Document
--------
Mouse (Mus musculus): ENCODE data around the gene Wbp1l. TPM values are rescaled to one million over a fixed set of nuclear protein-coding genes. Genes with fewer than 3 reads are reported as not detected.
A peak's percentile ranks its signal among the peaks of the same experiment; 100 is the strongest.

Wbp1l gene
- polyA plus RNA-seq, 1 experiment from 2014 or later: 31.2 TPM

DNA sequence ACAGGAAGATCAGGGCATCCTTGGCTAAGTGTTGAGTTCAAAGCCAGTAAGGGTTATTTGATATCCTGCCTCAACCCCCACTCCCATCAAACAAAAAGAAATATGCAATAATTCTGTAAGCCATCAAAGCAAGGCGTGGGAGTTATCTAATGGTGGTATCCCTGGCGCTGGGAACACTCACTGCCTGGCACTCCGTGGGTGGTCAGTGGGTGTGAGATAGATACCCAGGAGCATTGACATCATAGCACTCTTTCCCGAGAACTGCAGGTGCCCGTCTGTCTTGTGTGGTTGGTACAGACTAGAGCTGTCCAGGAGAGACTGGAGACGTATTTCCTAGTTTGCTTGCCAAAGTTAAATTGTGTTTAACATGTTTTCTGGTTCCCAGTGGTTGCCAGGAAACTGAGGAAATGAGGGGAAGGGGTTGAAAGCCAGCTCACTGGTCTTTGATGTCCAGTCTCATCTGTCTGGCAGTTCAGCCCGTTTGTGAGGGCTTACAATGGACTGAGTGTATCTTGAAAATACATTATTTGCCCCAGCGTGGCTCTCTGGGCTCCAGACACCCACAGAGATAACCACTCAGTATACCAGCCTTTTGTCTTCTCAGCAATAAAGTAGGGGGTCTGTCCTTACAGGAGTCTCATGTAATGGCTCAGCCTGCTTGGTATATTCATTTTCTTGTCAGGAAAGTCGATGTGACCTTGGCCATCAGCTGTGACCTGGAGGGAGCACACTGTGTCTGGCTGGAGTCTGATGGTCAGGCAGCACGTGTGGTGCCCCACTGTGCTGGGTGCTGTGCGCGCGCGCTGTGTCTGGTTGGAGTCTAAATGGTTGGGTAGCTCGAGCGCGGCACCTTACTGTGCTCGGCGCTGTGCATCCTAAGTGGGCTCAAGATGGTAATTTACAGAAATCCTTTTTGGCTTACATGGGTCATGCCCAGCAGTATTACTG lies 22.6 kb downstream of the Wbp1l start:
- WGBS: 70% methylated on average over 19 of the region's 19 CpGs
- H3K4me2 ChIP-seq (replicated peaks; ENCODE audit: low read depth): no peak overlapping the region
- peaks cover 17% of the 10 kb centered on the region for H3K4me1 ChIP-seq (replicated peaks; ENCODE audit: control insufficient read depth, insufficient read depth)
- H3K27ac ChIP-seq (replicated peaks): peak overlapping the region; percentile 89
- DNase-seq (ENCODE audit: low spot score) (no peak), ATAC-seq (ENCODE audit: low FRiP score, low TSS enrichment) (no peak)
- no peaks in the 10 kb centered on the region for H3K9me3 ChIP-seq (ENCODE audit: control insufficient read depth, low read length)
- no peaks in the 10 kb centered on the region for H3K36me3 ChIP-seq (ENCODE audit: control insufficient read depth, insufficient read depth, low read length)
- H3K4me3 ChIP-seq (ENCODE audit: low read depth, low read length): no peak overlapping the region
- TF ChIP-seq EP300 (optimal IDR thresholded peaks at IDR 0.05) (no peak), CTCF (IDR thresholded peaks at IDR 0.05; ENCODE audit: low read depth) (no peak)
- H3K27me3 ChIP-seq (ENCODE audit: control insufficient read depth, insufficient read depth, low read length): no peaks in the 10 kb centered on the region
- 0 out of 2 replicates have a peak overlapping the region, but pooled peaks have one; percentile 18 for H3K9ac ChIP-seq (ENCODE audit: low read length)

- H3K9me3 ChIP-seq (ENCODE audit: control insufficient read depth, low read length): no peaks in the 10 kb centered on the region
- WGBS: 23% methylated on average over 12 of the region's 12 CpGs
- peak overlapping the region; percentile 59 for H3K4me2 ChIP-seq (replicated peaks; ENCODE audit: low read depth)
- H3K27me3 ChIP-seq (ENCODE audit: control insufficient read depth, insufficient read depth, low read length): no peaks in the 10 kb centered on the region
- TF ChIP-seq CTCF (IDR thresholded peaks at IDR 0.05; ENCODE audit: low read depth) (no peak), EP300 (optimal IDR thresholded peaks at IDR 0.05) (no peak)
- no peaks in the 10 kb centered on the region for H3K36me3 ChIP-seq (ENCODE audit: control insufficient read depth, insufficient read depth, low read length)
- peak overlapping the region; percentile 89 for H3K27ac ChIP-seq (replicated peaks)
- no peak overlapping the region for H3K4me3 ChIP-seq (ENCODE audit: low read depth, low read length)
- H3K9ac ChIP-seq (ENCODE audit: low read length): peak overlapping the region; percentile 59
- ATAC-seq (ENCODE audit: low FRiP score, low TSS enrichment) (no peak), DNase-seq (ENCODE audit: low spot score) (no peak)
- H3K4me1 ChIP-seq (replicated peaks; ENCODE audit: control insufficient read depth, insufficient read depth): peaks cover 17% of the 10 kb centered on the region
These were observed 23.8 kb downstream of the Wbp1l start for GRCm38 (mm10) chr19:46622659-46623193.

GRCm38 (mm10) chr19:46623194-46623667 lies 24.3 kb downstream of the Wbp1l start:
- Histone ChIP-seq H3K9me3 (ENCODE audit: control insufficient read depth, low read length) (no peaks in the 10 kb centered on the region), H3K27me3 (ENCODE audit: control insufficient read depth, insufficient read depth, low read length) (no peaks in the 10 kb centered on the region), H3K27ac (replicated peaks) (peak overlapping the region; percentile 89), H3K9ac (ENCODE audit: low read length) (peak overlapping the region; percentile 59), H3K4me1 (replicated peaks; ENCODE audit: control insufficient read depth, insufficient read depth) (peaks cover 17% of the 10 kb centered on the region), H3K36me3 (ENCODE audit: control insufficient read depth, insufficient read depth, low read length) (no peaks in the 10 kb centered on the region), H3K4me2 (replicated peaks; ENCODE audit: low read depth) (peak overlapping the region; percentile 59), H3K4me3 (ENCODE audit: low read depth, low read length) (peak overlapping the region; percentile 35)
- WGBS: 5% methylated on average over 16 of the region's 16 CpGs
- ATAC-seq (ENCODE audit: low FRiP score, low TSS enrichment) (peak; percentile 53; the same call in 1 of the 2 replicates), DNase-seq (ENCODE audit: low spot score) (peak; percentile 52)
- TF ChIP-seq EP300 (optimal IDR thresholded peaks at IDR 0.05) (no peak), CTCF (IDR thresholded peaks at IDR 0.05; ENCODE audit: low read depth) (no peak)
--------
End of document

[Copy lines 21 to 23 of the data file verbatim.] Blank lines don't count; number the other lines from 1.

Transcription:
- TF ChIP-seq CTCF (IDR thresholded peaks at IDR 0.05; ENCODE audit: low read depth) (no peak), EP300 (optimal IDR thresholded peaks at IDR 0.05) (no peak)
- no peaks in the 10 kb centered on the region for H3K36me3 ChIP-seq (ENCODE audit: control insufficient read depth, insufficient read depth, low read length)
- peak overlapping the region; percentile 89 for H3K27ac ChIP-seq (replicated peaks)